The term handicap is the most important rule in the game of golf. It is to measure the potential playing ability of the golfer. This is derived based on the tees that the golfer had played in a particular golf course.
The handicap measures the net score from the number of strokes played during a game which will then determine the proficiency of the player against his or her competitors. In this context, the higher the handicap, it is regarded that the player is poorer as compared to other golfers with handicaps which are lower. Such an indication makes a lot of difference especially in competitions as it can influence the outcome of the competition in many ways.
Formula to calculate Handicap
In national or international golf associations, there are official handicaps which will relate to the standings of the golfer. A certain formula is used in calculating the handicap of a player. This is related in terms of the number of strokes above or below par of the player’s ability. In most situations, this depends on the 10 best scores that were recorded it the 20 rounds previously.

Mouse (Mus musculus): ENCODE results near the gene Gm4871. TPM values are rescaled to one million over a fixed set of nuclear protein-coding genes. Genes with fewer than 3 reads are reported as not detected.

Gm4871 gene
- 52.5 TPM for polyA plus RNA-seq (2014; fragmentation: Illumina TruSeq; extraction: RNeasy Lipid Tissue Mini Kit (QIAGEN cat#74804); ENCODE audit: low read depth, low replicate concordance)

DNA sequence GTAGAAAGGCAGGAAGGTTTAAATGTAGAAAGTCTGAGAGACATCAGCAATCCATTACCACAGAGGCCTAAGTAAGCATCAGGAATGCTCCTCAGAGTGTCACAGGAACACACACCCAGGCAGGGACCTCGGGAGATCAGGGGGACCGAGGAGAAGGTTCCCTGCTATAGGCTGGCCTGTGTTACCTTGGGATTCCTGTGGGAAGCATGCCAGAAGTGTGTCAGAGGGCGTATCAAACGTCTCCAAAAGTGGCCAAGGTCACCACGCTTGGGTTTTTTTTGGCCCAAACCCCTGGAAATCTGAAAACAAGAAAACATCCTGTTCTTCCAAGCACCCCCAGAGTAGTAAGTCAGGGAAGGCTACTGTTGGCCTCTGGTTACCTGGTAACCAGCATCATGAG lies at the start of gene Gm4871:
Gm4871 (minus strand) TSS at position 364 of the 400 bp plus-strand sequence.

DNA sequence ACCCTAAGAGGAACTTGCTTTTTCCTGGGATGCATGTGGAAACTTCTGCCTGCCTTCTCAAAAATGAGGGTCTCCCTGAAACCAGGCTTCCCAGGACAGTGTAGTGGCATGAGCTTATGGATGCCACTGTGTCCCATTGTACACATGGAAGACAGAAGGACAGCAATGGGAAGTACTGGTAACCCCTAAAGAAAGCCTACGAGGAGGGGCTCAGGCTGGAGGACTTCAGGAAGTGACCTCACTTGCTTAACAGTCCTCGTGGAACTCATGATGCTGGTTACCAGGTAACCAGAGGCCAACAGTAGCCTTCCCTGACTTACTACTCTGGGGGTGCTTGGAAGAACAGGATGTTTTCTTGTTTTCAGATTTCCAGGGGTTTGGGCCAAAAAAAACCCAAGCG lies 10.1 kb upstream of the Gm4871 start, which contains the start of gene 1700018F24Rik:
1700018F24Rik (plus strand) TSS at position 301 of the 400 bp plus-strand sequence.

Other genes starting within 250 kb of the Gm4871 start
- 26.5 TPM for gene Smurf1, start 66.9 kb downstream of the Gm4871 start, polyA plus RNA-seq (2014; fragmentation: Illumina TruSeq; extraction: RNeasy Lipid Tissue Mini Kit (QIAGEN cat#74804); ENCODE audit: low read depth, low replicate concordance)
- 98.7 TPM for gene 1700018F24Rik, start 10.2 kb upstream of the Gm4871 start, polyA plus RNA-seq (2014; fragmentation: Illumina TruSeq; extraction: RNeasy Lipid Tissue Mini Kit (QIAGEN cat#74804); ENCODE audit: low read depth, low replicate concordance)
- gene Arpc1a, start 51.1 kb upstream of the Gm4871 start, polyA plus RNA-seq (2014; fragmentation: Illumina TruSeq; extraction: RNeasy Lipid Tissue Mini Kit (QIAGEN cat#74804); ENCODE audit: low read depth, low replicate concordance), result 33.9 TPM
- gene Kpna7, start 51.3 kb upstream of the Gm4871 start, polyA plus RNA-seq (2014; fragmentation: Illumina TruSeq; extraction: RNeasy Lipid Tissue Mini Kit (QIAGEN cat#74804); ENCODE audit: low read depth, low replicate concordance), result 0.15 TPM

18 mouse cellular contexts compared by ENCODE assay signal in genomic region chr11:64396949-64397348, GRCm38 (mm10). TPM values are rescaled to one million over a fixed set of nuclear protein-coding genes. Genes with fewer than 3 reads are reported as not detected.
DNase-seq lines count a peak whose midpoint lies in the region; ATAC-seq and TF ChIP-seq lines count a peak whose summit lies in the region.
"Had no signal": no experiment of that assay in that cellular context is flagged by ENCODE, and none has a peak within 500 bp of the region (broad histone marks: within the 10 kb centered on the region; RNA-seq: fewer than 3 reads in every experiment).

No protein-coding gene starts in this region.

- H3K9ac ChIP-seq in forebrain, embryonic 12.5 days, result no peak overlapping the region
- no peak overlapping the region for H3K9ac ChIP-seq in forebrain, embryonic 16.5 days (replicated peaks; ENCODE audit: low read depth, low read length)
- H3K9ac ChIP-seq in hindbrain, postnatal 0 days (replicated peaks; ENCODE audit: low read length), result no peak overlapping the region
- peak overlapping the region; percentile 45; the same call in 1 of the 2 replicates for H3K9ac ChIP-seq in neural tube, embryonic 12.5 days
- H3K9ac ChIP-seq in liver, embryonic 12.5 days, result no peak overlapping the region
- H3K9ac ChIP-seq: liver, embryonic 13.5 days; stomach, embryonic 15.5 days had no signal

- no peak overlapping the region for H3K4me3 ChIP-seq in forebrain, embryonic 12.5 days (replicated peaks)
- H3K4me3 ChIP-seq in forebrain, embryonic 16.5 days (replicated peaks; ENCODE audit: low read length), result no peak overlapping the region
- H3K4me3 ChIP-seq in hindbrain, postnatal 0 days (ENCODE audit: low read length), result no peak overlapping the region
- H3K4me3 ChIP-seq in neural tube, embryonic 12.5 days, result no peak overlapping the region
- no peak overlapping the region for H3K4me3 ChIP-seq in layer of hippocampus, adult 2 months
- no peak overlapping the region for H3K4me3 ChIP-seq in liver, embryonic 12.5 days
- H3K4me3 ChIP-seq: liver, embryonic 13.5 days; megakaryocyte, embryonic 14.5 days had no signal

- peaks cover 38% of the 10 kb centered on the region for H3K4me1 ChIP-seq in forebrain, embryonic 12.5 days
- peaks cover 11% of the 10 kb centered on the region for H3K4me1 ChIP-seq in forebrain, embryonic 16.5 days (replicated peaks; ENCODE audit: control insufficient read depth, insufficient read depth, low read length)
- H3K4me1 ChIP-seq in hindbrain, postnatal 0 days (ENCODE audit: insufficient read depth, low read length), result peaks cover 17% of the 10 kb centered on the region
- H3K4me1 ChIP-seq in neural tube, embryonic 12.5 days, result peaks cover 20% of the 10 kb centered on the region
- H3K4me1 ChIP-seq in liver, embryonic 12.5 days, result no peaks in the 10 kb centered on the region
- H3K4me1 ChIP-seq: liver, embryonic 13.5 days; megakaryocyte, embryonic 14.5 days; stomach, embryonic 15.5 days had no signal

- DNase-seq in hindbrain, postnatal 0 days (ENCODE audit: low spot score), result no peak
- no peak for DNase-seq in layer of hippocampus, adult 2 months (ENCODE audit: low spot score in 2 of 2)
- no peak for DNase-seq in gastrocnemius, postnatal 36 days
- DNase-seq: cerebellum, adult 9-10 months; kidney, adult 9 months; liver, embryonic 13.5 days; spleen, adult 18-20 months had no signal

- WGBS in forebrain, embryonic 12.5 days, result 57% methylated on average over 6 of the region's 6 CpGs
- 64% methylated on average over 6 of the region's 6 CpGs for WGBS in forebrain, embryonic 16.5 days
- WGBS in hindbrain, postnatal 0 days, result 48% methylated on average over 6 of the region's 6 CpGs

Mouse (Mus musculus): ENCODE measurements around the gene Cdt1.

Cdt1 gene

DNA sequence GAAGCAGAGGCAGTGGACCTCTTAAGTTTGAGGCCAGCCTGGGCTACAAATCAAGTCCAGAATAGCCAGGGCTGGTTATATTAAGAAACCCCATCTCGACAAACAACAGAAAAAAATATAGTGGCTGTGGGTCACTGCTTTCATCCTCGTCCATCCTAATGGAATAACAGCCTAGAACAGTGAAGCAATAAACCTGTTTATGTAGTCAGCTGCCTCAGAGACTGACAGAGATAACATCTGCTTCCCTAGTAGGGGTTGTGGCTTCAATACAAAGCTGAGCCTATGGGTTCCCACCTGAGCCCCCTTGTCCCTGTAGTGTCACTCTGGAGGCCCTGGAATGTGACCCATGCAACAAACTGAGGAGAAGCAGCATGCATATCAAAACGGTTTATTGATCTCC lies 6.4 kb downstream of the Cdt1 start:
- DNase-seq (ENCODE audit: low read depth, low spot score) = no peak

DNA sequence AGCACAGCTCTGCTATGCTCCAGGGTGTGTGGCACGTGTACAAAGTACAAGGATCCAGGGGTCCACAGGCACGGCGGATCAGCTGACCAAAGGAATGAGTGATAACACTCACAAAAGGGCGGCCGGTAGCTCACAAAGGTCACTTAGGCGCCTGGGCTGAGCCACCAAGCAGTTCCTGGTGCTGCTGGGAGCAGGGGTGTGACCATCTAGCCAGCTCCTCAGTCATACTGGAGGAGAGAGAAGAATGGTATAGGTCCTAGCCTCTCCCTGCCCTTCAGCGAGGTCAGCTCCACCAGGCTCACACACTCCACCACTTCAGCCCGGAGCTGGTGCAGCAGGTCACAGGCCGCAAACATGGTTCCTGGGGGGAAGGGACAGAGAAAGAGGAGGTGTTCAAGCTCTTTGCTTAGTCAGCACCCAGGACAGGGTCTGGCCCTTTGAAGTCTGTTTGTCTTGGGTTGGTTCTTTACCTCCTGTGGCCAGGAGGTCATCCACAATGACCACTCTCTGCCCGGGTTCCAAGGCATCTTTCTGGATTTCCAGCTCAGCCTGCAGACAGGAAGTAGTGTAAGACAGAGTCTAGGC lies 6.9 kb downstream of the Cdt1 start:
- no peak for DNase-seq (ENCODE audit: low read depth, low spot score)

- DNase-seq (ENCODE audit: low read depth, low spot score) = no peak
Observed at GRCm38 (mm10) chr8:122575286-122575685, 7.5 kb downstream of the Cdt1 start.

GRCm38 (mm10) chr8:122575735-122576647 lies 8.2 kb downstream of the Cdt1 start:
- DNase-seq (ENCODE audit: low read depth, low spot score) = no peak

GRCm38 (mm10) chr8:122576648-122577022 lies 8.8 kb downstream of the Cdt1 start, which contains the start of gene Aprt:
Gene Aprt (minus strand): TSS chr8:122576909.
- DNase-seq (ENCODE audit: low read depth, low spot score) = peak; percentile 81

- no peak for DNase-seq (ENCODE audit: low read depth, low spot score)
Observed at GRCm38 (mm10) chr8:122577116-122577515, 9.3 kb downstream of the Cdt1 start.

It cannot be assumed that a golfer’s handicap reveals that average score of his game as this measurement actually shows the player’s potential more accurately.
In cases like these, it can be seen that a 3 handicapper has better potential than a 9 handicapper. A golfer who averages 19-over-par might not necessarily have a 19 handicap game as it is usually a few strokes lesser than that.
A handicap index is usually the official handicap used by golf associations. A golfer will need to establish a minimum of 5 of his most recent scores together with the course and slope rating of the courses he played in before obtaining his official handicap. From there, the course handicap is determined. This will indicate how many strokes the golfer is allowed to take on that particular green. This simply means that a golfer is allowed to deduct 12 strokes from his score throughout the round if it has been determined that the course has a 12 course handicap, knowing fair well that the lower the handicap, the better it is for the golfer.
A ‘scratch golfer’ is one with a zero handicap. On the other end, a bogey golfer is one with approximately 18 handicaps. In certain situations, a handicap below 0 is possible which is known as a plus handicap.